The coronavirus pandemics affecting the entire population of our planet clearly shows that the crisis of emerging infectious diseases (EIDs) poses a national security and existential threat to all countries.
Habitat loss, urbanization, climate change, global tourism and trade create ecological situations that help many pathogens to settle in new places and new hosts, thus stimulating disease emergence in both humans and domestic animals. As we cannot stop or reverse the phenomenon, it is essential to do everything we can to prevent it, to prepare for its major effects, and to develop a defense strategy. Our main objective is to implement a proactive national program to predict and prevent EID outbreaks in the future.
Our work builds on specific evolutionary and ecological knowledge about pathogens. Based on this, the specialized capacities that allow disease-causing organisms to persist in one place give us insights into how they will behave in new conditions. This means we can anticipate the arrival of pathogens and their behavior once they have arrived; and that we can mitigate their impacts on society. In order to do this, however, we must “find them before they find us.”
The four phases of DAMA:
- Documenting the existence of disease-causing organisms actually or potentially residing in Hungary is fundamental. Many are known as a result of largely independent research, but undoubtedly many as yet unknown pathogens exist in the country. You cannot cope with disease-causing organisms unless you know who they are, where they occur, and who they are likely to infect. We can take advantage of what we know of the ecology and natural history of disease-causing organisms to focus our search. We know that most, if not all, disease-causing organisms in humans, crops, and livestock reside in at least one host that is not diseased. Such reservoir hosts are often known or suspected, allowing us to focus on a manageable subset of all the species of plants and animals living in Hungary. As well, those reservoirs most often live in different habitats adjacent to places where humans, their crops and their livestock live. Disease transmission occurs in the interface between reservoir hosts in their preferred habitats and humans and economically important plants and animals in their habitats. This knowledge allows us to focus on specific places within Hungary, thereby saving time and money. And finally, the means by which disease-causing agents are transmitted from host to host are highly specific for each disease-causing organism – some are transmitted in food, some in water, some by contact between infected hosts or surfaces that have been in contact with infected hosts. Many are transmitted by other species, called vectors; commonly known examples are mosquitoes and ticks that will be in our specific fucus.
- All disease-causing organisms encountered in the documentation activities are subjected to Assessment. This triage process shows us their relative importance similarly to the sorting of patients so as to determine the order in which they will be treated in medical practice. We also apply what we know about the evolutionary history (phylogeny) of each species we find, similarly to human genetic diseases where closely related family members need bigger attention. Thus we can quickly ask if the species is known to cause disease in another place or if it is a close relative of a species known to cause disease in another place. Species that fall into those categories are targeted for special attention (risk alanlysis). All others are archived for future reference if new information implicating them with disease becomes available. The assessment procedure allows us to focus on species of particular interest. In addition to prioritizing what is found within Hungary, we can use what we know of climate change, habitat disturbance, migration, and trade connections to anticipate the likely arrivals of disease-causing organisms not encountered in documentation activities.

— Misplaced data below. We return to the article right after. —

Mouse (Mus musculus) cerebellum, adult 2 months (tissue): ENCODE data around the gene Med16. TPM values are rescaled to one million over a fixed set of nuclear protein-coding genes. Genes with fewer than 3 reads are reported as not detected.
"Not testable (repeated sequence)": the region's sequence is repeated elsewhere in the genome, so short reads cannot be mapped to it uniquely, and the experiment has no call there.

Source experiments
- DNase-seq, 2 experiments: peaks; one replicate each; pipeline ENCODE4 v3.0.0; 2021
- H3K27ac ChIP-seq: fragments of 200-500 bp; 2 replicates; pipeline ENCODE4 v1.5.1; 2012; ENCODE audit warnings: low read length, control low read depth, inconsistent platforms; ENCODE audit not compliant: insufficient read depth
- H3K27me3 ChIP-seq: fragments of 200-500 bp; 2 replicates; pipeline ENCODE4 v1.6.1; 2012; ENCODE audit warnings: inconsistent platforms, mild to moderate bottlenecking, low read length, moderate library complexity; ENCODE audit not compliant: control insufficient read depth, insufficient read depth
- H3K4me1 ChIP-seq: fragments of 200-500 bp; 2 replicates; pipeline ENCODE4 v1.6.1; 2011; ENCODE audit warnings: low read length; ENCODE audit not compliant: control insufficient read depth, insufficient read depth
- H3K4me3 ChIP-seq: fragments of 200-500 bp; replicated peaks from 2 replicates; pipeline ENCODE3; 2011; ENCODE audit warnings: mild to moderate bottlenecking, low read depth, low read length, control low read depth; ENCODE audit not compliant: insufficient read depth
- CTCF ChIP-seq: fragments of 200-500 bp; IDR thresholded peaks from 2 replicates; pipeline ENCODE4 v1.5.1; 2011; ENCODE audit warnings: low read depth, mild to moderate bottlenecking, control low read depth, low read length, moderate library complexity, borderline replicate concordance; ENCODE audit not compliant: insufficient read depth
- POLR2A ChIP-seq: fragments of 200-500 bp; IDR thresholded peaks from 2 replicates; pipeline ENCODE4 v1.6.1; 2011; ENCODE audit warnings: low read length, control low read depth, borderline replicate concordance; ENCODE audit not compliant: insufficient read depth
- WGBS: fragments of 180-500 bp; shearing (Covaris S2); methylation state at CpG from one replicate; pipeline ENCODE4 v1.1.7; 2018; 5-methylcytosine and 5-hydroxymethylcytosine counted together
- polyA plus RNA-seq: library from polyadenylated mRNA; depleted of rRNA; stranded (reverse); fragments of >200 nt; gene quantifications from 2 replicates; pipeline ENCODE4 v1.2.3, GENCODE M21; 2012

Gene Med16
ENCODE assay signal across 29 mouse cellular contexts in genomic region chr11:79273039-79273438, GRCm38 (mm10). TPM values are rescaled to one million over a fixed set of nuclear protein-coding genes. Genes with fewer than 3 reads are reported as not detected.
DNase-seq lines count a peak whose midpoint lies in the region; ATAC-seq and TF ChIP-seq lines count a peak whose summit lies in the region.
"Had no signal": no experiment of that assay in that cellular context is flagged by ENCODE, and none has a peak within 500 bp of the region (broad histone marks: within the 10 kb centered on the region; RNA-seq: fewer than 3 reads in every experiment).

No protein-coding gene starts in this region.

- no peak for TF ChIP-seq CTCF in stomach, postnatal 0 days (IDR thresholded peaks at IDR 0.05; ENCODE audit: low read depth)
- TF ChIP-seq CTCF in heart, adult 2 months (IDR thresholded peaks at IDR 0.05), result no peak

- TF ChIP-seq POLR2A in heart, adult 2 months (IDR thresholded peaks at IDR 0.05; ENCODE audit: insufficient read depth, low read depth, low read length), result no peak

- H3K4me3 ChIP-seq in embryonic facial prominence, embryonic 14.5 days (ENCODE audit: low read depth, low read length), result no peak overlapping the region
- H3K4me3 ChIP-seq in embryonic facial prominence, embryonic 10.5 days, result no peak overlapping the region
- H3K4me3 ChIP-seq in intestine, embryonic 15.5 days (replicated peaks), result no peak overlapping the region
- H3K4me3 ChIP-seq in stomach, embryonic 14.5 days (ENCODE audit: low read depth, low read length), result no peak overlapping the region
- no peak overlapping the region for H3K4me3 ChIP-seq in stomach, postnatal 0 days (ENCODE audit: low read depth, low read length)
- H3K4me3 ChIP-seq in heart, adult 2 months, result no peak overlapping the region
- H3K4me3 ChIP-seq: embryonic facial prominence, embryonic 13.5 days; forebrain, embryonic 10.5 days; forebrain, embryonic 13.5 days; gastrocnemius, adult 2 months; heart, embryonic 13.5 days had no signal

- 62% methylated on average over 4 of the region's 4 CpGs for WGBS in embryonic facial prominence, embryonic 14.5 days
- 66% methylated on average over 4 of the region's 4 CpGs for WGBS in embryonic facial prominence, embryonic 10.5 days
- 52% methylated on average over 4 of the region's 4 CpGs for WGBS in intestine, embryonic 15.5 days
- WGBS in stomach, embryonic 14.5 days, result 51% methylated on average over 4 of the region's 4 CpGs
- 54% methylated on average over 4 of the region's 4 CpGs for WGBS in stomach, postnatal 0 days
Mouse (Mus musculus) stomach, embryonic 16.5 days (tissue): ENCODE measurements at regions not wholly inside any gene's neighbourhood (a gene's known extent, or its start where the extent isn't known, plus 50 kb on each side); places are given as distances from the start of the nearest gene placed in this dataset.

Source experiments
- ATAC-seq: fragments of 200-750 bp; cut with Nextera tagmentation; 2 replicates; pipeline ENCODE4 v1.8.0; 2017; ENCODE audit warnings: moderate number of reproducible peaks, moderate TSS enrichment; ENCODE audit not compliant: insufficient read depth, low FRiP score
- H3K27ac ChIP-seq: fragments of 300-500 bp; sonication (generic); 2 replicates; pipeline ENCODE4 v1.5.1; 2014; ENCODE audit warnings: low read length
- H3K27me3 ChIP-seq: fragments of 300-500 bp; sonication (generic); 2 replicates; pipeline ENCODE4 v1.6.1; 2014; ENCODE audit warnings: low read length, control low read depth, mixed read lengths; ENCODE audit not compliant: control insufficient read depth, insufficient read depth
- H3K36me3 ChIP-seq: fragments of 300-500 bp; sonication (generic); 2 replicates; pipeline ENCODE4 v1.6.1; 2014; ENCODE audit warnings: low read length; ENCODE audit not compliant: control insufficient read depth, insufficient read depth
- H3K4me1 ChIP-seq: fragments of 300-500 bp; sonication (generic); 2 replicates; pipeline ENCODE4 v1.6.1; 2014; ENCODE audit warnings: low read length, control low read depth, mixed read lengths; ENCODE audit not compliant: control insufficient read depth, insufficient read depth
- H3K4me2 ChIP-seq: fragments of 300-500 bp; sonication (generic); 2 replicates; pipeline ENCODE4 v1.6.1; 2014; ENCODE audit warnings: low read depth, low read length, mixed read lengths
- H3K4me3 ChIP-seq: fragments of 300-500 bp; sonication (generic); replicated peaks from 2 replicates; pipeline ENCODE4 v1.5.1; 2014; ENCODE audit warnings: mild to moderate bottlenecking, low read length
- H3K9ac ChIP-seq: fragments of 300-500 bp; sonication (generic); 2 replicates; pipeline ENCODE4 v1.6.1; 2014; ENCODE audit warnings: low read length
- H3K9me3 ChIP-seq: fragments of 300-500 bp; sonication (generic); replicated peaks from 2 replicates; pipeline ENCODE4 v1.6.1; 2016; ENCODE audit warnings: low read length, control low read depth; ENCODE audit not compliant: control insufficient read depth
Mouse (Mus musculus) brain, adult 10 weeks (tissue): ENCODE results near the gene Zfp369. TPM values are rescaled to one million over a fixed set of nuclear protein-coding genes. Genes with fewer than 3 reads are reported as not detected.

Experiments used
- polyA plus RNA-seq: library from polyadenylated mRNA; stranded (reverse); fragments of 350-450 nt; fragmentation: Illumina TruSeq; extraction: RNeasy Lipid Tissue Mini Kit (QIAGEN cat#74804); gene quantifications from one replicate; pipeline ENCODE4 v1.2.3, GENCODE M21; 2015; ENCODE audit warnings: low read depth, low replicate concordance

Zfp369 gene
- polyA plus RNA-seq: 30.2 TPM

- Assessments produce recommendations about Monitoring pathogens of significance, and actions to mitigate their impact or making their arrivals less certain. Thus, within a selected habitat interface we can look to elements in common between reservoir hosts and those of interest to us to focus our search even more. We are looking for change – in geographic distribution, in host range, in transmission dynamics, in geographic variation, in what is there, and early signs of arrival of anticipated pathogens.
- The results of our monitoring activities must be translated into effective Action as rapidly as possible when necessary. We think the best way to achieve this is through an Action Council including representatives of all relevant government agencies – public health, veterinary health, plant protection, disaster preparedness, tourism – and members of the scientific community. Such a council would be well-suited for making recommendations determining effective courses of action and coordinating their implementation. This council should meet regularly from the beginning to share information and provide advice to help develop the program.
This program integrates activities ranging from the local, boots on the ground contributions of citizen scientists led by ecologists to the most sophisticated technologies of machine learning, bioinformatics, molecular biology, microbiology and satellite surveillance. Implementing this program is a direct investment in the future ensuring that Hungary will maximize disease security for its citizens, and that it will take the lead in EID preparedness internationally, setting an example that we hope other countries will copy.
Brooks, D.R., E.P. Hoberg, W.A. Boeger. 2019. The Stockholm Paradigm: Climate Change and Emerging Disease. Chicago: Univ. Chicago Press.